The Imperials are a bit of an increasing rarity these days -- a real, honest to goodness Chicago blues band, still working together after about a quarter of a century. Ed Williams is a tough slide player in the mold of his uncle, J.B. Hutto, and the Imperials make music that's straight out of old-school blues.

This latest album features 13 fine songs crafted by Ed, or Ed and his wife, Pam. And there's a Hutto song, as usual, this one a tough version of "If You Change Your Mind." 

The originals are full of feisty lyrics and feiry guitar, and range from the roar of the throbbing opening track, "If You Were Mine" to the the torchy sounds of "You Burnt Me" and "Life is a Journey."

"World of Love" reminds us that Ed can front a band with his vocals as well has guitar, and if anything, this album finds Ed stretching a little beyond his traditional roots. Nearly 25 years together means that Ed and the band fit their music like a glove, but also that they're comfortable enough in their talent to make this fine music seem effortless.

Ed's also been around enough that most of you have probably seen him perform. The fez, big eyes, red tennies and jump shots are hard to forget. But it's the music that matters, and Ed delivers.

Here's a video of "World of Love" followed by a video interview with Ed:

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PBS's 'POV' on the state of the night sky

Thursday, 05 July 2012 11:32 AM Written by

City_Dark"What do we lose when we lose the night?" filmmaker Ian Cheney asks as he narrates his film "The City Dark," airing under the "POV" banner tonight on PBS (10:30, WQED).

It's a question worth pondering as the night sky in more and more places goes from a dark abyss full of stars to a dull glow caused by light pollution shining up that bounces off particulates in the atmosphere.

Read more about the film in the "POV" release after the jump. ...

 

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CD Review: Bela Fleck & Marcus Roberts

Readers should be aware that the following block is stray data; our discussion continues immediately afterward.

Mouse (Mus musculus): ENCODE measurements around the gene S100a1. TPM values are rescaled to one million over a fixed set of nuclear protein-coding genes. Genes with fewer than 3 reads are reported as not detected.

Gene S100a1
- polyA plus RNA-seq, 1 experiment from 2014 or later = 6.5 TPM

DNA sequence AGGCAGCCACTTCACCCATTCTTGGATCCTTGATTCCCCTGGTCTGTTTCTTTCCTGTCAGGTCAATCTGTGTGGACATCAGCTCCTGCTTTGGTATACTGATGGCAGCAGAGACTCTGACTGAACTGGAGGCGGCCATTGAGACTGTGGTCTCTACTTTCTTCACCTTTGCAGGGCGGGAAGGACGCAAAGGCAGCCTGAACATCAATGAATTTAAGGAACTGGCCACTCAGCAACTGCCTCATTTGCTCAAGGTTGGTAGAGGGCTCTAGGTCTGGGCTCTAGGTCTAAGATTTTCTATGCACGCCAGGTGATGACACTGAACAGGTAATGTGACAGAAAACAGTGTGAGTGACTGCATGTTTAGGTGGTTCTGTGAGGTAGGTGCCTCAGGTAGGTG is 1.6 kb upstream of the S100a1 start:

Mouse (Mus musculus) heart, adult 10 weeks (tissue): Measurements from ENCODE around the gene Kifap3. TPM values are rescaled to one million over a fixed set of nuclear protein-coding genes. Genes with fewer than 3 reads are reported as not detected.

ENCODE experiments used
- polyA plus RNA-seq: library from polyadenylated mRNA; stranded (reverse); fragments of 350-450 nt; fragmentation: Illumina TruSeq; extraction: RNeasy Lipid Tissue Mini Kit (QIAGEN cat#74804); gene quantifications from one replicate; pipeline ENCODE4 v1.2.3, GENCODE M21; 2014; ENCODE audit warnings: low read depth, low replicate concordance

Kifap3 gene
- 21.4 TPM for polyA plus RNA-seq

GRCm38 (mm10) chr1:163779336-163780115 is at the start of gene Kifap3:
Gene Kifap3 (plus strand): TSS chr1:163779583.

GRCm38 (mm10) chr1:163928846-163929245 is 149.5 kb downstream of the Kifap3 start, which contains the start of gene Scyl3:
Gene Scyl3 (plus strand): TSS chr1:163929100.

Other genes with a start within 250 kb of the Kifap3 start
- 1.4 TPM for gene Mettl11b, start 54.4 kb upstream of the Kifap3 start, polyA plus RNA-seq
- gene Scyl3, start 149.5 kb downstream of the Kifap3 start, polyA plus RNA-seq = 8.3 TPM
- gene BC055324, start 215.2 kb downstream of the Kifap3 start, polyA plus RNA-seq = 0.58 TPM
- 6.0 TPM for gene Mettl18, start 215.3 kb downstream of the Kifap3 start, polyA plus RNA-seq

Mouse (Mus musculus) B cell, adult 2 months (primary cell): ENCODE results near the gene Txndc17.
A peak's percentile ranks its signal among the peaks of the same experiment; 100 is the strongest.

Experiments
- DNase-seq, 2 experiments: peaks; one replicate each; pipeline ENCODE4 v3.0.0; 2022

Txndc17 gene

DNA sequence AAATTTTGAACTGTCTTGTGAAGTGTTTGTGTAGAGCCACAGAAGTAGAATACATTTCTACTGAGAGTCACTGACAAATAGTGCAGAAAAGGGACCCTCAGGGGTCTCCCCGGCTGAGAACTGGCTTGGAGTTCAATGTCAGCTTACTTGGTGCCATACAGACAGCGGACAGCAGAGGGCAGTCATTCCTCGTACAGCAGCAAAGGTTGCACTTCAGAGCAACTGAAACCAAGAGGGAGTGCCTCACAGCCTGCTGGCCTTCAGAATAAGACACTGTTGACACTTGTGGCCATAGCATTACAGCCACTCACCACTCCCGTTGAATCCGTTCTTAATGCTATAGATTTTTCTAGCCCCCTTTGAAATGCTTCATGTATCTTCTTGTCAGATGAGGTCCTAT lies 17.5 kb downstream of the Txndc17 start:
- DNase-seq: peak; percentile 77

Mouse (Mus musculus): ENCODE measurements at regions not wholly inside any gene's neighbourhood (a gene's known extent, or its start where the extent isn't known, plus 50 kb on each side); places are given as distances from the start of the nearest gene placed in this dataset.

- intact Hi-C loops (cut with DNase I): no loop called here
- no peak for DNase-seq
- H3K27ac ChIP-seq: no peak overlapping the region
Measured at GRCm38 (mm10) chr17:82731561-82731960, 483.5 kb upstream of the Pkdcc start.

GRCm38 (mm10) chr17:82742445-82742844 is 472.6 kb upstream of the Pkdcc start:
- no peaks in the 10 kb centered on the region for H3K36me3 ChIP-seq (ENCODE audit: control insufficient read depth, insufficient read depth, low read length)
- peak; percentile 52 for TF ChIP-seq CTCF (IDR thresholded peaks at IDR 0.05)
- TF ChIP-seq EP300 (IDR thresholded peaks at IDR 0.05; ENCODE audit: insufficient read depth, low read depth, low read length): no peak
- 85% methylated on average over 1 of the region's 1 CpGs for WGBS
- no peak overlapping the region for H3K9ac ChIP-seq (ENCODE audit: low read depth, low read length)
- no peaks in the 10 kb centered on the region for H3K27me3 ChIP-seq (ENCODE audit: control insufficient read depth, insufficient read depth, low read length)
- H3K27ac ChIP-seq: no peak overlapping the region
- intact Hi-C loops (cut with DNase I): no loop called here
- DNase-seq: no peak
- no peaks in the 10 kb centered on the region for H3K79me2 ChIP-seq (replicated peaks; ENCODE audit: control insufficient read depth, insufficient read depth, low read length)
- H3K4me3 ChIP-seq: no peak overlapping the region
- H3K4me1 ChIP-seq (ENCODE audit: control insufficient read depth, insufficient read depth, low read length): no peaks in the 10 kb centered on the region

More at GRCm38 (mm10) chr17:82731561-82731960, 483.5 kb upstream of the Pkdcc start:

Thursday, 05 July 2012 06:00 AM Written by
belamarcus
 Despite its African origins and its 19th Century popularity as a classical instrument, most of the world still associates five-string banjo with folk, early country and particularly bluegrass.  Given that ongoing misconception, Bela Fleck has been an agent of change.  32 years after his first solo album, the 14-time Grammy winner has been the cutting edge of five-string virtuosity. His bold, eclectic musical palette showcases the instrument in various settings, both with his band the Flecktones and with other collaborators from various genres including classical, Western Swing,  Jazz and World Music.

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The LEGO brand games have evolved slowly over the years. The development team, Travelers Tales, have had seven years and nearly a dozen movie-based games to improve the LEGO formula, but they’ve generally played it safe. Each LEGO game based on a movie or comic book is similar to its predecessor, with an extra feature thrown in to justify the new iteration. “Lego Batman 2: DC Super Heroes” fits this mold, but is actually diminished by some of the game’s added elements. 

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Andy Griffith, Actor, Musician: 1926-2012

Tuesday, 03 July 2012 02:25 PM Written by

He personified America at its simplest and most bucolic.  He helped to create a fictional universe--Mayberry, North Carolina--of traditional values, elemental pleasures and gentle good humor and make it a world nearly everyone aspired to live in, if only in their minds and hearts.  Andy Griffith's passing today ends a remarkable career that began in Mt. Airy, North Carolina in the 1940's. His autobiography, I Appreciate It, has been repeatedly touted as nearing release, but no info is available on Amazon regarding any updated release schedule. This is adapted from my ay August 2011 blog Andy Griffith: Behind the Music with added video.  More of Andy's musical side is available on my 2011 Believe Your Ears music podcast including some very rare recordings he did for Capitol.